The Council of Logistics Management has just published e-Business: The Strategic Impact on Supply Chain and Logistics. The book was written collaboratively by supply chain experts at CSC Consulting and AMR Research, based on research conducted throughout the rise and fall of the dot-com “bubble.”
The book provides a primer on the tools and methods of e-business, including a framework for understanding and working with trading exchanges and digital marketplaces. It analyzes the leaders and their industries, including aerospace, automotive, chemicals, consumer goods, Department of Defense, fulfillment and high-tech. It also offers a step-by-step guide to developing a supply chain strategy that leverages e-business. The cost of the book is $40 for CLM members and $75 for non-members. Contact CLM’s Publications Department at (630) 574-0985.
Consultant James A. Tompkins says one of the most important ways to ensure a “future capable company” is to respond to the forces of change while applying the appropriate technology. Future Capable Company is the title of his new book, which covers manufacturing and the Internet, costs, going global, quality, maintenance and the human capital needed to establish supply chain synthesis. It also outlines the “12 Requirements of Success” for any business. The book is available through Tompkins Associates, (919) 876-3667.
For a real nuts-and-bolts analysis of one of the supply chain’s most important information tools, the Logistics Execution Systems Association offers its new Guide To Understanding and Procuring LES. Designed as a living document that will be updated periodically, this binder is full of resources for any professional embarking on an LES implementation project. It features step-by-step request-for-information and request-for-proposal templates, and helps the reader through a detailed cost justification. Case histories showcase successes in several industries. It is available for $195 from the LESA Group. Contact it at (704) 676-1190, or go to www.mhia.-org/ LESA.
The Warehousing Education and Research Council (WERC) has released Warehousing Benefits Programs: A Survey of Industry Practices. The 262-page book details the different aspects of benefits programs across the warehousing industry. It’s a compilation of data that was received from a survey of WERC members on the issue. The data is broken down by the size of the facility, union vs. non-union environment, geographic location and number of employees.
To purchase a copy, contact the WERC office at (630) 990-0001, or visit the Web site, werc.org. Price is $50 for members, $100 for non-members.
Conveyor Sales Mixed
The Conveyor Equipment Manufacturers Association (CEMA) reports that through the second quarter, shipments were on pace to match 2000, which was a record year. A significant reduction in new orders indicates that the pace will not be maintained.
CEMA estimates an industry total of $3.6 billion in shipments and $2.8 billion in new orders for the first six months of 2001, according to Fred Sytsma, president. A downturn in order volume occurred in the second quarter and has continued into the third quarter. Executives representing CEMA member companies who attended the fall meeting of the organization were uncertain as to when there will be an upturn.
Jervis Campbell Webb
Jervis C. Webb, chairman emeritus of the Jervis B. Webb Company, died on October 7. With more than 62 years of service at the worldwide material handling systems company, Mr. Webb was a brilliant leader and an innovative visionary with a strong sense of business acumen.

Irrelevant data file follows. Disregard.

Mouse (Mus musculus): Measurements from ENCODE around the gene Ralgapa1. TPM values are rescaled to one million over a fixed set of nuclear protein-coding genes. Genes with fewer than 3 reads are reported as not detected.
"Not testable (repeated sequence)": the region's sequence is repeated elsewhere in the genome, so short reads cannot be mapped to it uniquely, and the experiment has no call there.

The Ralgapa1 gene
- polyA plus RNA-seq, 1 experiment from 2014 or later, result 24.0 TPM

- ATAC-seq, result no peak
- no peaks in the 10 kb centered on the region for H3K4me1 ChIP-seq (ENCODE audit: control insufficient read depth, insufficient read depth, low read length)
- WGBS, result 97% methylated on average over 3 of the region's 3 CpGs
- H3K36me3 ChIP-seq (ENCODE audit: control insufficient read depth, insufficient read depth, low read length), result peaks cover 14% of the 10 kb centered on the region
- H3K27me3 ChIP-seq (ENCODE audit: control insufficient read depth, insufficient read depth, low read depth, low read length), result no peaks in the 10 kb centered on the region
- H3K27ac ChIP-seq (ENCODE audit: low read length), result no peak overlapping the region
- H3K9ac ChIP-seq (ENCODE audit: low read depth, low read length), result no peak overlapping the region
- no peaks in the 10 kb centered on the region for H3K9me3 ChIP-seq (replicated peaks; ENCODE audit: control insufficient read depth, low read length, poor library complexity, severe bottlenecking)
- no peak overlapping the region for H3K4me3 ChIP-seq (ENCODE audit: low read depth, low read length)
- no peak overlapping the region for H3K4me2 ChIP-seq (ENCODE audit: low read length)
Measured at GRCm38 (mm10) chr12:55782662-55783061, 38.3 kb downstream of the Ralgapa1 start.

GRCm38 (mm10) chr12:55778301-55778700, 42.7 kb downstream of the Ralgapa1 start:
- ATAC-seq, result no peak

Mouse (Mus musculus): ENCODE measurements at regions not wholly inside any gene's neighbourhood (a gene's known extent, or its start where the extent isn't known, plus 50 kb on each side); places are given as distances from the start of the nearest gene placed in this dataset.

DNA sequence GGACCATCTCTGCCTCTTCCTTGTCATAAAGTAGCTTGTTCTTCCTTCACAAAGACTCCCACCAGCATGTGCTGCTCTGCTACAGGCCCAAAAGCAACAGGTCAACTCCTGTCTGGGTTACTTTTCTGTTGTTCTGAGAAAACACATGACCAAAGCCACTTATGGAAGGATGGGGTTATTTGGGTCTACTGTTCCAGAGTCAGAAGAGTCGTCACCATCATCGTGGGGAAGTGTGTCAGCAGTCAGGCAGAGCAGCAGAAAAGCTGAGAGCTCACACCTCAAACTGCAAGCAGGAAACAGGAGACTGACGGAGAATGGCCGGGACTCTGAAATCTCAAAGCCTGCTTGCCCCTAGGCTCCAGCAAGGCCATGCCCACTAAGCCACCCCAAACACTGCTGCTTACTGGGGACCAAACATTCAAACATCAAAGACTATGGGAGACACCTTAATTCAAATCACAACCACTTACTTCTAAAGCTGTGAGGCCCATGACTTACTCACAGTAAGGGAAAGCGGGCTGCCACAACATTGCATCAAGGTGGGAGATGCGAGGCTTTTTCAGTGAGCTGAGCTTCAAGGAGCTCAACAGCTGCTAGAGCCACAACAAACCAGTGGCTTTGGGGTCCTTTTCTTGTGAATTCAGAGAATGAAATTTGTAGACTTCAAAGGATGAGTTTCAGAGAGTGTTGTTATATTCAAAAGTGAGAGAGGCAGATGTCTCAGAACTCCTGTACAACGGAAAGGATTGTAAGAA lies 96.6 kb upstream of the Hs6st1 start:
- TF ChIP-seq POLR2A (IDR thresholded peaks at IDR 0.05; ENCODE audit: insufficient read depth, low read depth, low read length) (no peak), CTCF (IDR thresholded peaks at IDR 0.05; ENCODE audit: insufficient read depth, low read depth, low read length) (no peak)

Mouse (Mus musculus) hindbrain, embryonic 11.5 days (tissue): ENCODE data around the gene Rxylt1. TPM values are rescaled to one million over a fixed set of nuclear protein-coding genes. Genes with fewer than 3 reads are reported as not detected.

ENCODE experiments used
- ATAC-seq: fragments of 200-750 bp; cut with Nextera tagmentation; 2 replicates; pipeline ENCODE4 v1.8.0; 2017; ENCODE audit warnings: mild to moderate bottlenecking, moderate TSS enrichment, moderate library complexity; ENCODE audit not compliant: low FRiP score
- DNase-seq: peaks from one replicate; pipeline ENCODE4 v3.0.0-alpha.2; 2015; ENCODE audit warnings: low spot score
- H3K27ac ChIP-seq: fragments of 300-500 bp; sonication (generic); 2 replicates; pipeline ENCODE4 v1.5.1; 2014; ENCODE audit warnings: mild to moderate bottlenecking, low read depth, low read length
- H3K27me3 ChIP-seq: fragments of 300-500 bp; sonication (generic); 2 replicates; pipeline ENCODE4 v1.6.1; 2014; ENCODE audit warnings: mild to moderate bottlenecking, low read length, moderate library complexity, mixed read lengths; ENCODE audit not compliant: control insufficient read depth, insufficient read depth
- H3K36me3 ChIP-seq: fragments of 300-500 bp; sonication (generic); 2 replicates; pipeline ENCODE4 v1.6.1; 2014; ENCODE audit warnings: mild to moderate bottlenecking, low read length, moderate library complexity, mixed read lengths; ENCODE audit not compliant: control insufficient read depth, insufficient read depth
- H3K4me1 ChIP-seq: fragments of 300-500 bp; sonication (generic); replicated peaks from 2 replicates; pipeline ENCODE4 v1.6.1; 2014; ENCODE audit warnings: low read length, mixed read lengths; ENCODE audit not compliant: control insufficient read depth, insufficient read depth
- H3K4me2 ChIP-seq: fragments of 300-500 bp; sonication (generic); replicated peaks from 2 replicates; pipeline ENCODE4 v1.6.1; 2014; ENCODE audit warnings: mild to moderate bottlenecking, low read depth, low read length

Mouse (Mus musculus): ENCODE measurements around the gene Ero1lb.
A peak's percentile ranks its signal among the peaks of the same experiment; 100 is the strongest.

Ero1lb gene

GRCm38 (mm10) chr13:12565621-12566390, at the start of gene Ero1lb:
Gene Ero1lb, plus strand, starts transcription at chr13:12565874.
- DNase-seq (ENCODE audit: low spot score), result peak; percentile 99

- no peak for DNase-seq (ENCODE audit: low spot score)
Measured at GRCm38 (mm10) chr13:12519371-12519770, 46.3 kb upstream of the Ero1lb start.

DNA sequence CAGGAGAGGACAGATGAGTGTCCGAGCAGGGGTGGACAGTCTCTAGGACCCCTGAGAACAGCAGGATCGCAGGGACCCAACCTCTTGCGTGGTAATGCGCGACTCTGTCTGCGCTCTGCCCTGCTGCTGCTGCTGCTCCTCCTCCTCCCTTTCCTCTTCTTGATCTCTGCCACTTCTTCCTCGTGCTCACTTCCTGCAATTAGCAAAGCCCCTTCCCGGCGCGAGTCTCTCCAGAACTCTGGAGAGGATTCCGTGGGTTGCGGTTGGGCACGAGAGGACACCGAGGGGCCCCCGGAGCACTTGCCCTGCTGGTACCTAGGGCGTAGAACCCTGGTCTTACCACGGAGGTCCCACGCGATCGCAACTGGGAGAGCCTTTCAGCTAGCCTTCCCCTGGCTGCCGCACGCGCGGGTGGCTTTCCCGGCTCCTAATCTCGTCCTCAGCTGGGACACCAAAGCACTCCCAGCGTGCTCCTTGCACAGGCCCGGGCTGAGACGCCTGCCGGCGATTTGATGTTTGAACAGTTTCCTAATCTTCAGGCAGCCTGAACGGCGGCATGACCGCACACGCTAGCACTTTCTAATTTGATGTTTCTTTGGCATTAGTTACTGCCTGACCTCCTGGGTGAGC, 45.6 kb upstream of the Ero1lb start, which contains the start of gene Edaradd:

Mr. Webb began his career at the company in 1937. He was named president in 1970, and six years later assumed the role as chairman. He held several patents for material handling devices and authored many articles on material handling, automation, and management philosophies.
Managers on the Move
Penco Products has named Robert Heffernan president following the retirement of Arthur M. Muti.
The Hoover Group has appointed Craig Brown vice president and CIO, with dual responsibilities for the Materials Handling Group and its iTram Division.
Sam Miller has been promoted to vice president of applications engineering at LB International.
Lockheed Martin Distribution Technologies has appointed Cynthia Sailar vice president of Enterprise Mail, a new initiative dedicated to solutions that enable the delivery of integrated, accurate and secure information.
Menasha Corporation has restructured its packaging division and promoted Mike White to regional vice president, Midwest. He will also provide leadership to Solid Fibre and Menasha Display. Jeff Volker has been named regional vice president of the Packaging Company and will lead the Coloma division as well as oversee the Otsego, Michigan, mill and the company’s trucking fleet. Gary Walton has been named vice president of innovation and new product development. Jim Henderson, regional vice president for the South, will assume operating responsibility for the Yukon, Erie and Middlefield locations.
Exel Achieves Accreditation
Exel has achieved accreditation for phase one of Cargo 2000’s quality management system at sites in London, Frankfurt, Hong Kong, Los Angeles, New York and Singapore. Exel is the first member of the global air cargo industry group to implement the system at major sites.
Through the introduction of uniform business processes and automated standards, Cargo 2000’s goal is to improve the efficiency of air cargo operations, enhance customer service and reduce operating costs. The data the system generates will also provide an industry benchmark.
MHMGains New Group Publisher
Tony D’Avino, group publisher in Penton Media’s Supply Chain Group, has been assigned publisher responsibilities for both Material Handling Management and Material Handling Business. D’Avino is a 15-year veteran of Penton Media and served most recently as publisher of Transportation and Distribution since 1997.